But how do they fit together?

It is very important to note that

A - There can be more or less texture and color vertices than there are mesh vertices

B – There are always exactly as many mesh faces as there are texture and color faces!

So there is no one-to-one correspondence between mesh vertices and texture and color vertices. You cannot take vertex number 10 from the mesh and expect that texture vertex 10 will store the information about its texturing or color vertex 10 would define its vertex color.

As mentioned in B , the number of faces is always identical. Not only this, the indices of the mesh and texture resp. color faces have a one-to-one correspondence! If face 5 has 3 mesh vertices you are interested in, their corresponding texture vertices will be the 3 vertices referenced by the texture face number 5.

This is the key to access to texture and color information in 3ds Max!

Finding the corresponding vertices

In order to find out which texture vertex corresponds to a mesh vertex, you have to do the following:

1. Take the index of the mesh vertex.

2. Find out which faces reference the index of the face.

3. Note the number of the vertex (1st, 2nd or 3rd - .x, .y or .z) inside each face.

4. For each face referencing the vertex, get the texture face with the same index.

5. Get the index of the respective texture vertex from the face - 1st, 2nd or 3rd / .x, .y or .z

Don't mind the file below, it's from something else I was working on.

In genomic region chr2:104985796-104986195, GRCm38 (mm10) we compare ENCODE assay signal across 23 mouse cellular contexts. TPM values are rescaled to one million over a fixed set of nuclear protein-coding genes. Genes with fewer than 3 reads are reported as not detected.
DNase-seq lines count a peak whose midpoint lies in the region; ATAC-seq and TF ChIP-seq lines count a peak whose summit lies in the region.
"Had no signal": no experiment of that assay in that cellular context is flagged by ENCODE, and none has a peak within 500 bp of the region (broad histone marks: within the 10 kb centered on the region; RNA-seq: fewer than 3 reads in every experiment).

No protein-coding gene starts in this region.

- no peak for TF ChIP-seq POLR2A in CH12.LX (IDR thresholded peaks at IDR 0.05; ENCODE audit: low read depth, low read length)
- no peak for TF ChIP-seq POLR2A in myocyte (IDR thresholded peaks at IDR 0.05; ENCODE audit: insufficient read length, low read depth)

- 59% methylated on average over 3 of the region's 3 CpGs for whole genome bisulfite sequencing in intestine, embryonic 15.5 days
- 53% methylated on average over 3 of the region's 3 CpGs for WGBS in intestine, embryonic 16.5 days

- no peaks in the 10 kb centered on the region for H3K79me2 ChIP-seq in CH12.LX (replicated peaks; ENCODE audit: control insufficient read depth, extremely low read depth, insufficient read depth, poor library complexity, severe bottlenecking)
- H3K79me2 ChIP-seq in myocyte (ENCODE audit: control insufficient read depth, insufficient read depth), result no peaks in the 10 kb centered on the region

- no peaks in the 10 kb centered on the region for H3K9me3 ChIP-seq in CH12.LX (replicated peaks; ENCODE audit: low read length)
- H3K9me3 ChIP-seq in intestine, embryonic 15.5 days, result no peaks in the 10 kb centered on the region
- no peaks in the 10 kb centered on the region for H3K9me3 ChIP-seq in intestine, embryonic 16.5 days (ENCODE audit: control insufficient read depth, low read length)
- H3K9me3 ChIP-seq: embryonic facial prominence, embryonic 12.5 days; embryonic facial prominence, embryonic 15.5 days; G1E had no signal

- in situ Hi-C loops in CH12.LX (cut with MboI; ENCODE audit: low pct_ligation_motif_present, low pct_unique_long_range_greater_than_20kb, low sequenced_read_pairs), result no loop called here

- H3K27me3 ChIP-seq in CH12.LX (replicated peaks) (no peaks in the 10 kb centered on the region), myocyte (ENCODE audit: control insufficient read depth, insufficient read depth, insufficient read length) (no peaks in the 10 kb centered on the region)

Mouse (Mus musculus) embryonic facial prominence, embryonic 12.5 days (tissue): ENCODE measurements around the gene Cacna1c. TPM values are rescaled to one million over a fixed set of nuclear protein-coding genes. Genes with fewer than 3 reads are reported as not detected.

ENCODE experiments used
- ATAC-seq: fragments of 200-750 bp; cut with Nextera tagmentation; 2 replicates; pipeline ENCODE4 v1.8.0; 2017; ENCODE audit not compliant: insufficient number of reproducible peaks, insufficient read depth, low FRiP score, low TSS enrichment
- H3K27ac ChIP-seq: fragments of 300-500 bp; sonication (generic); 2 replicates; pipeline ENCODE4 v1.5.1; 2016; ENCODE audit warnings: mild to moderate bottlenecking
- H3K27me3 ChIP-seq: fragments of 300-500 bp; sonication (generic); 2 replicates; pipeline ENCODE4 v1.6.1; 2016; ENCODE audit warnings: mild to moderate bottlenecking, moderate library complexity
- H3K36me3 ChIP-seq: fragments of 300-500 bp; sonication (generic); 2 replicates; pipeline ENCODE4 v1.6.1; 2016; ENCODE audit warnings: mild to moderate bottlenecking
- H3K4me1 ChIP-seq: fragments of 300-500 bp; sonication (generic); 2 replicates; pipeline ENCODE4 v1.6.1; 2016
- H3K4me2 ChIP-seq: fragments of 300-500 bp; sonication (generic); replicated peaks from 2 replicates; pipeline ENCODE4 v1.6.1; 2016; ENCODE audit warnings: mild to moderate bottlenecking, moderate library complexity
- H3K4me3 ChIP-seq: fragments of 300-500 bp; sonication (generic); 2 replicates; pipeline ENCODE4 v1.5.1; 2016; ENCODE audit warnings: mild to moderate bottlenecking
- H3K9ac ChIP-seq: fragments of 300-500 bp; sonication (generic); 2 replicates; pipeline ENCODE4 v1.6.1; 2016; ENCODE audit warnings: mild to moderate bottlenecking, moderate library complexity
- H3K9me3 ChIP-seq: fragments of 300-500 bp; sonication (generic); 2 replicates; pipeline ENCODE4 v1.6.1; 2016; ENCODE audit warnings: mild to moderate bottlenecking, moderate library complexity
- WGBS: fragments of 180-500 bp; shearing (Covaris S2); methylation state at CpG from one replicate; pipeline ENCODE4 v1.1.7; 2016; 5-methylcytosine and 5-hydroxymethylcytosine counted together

6. The vertex you got corresonds to the mesh vertex we started with.

7. Repeat steps 3 to 6 for all faces found.

Same applies to color vertices.

Why so complicated?

Historically, Autodesk 3D Studio for DOS supported only one texture vertex per mesh vertex and no color vertices. This means there was a simple one-to-one correspondence between mesh and texture vertices, but this also led to problems still visible in the .3DS file format.

Let's take a look at a textured Sphere. Spherical mapping coordinates mean that the horizontal row of texels running through the middle of the mapped image is applied to the equator, all top texels meet together at the north pole, and the bottom texels meet at the south pole of the sphere. At the pole, there is only one vertex, but there are a large number of faces using it, and a large number of texels that should meet there. In the case of the .3DS style texture coordinates, only one texture vertex would be allowed at the pole. This would lead to a severe distortion around the pole.